Expressions of honesty as an act of defiance

I was talking to my younger sister today and made an off-handed remark about how I need to do some writing as I’m overdue for a new blog post, but I was feeling bored by myself and everything I usually write about, namely me and being sick. So Pam encouraged me to instead write a couple of paragraphs on a character I find interesting. So I thought I would try that. Even though I haven’t done that her prompt did get me started and it also got me thinking about language and the ways we describe ourselves. Or in this case, the language I use to describe myself.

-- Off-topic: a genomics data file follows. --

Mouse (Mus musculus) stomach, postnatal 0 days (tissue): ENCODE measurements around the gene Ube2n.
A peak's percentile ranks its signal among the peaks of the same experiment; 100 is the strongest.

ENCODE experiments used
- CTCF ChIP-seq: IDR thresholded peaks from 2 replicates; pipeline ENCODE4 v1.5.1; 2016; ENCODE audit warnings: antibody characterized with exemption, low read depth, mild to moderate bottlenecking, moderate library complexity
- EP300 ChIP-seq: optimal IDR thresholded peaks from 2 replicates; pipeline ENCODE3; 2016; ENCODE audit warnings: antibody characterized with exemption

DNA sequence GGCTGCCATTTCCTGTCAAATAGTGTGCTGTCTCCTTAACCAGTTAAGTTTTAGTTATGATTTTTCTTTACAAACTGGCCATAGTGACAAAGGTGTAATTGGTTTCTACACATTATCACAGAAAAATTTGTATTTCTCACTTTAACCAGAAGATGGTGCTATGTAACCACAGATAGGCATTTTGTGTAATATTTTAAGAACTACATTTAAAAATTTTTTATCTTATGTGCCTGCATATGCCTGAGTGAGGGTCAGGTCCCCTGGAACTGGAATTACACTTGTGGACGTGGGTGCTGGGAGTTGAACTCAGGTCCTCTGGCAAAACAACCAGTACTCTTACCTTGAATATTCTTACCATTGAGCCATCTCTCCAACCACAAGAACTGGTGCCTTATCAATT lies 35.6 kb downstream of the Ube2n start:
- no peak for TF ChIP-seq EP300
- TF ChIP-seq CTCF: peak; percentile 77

I have already written a bit about how I have started to become comfortable using the term disabled to describe myself. It doesn’t mean I don’t still struggle with it, I do, but as a part of my identity it has helped me to hold myself in higher esteem, to practice pride. However I am realising some of the other ways that I speak about myself and my illness continue to undermine who I am and my value in the world. Boredom with myself and my illness is something I describe feeling quite frequently. But boredom is not actually true. Whilst I do at times get bored of being sick, there is more going on than that. In looking closely at this I have found that behind the boredom there is a sense of shame. I have started to recognise that by describing it as boredom I am in part trying to make myself smaller, to not be as visible, and to not draw attention, to not speak out or speak up. I feel self-conscious, I feel ashamed still and worry that people will get sick of me writing and talking about being sick. The truth is that whilst I don’t want this condition to be the key focus in my life, I really do want myself, and society in general to get a lot more jiggy with sickness and illness as a whole. I remind myself is what I am doing here. Practicing pride.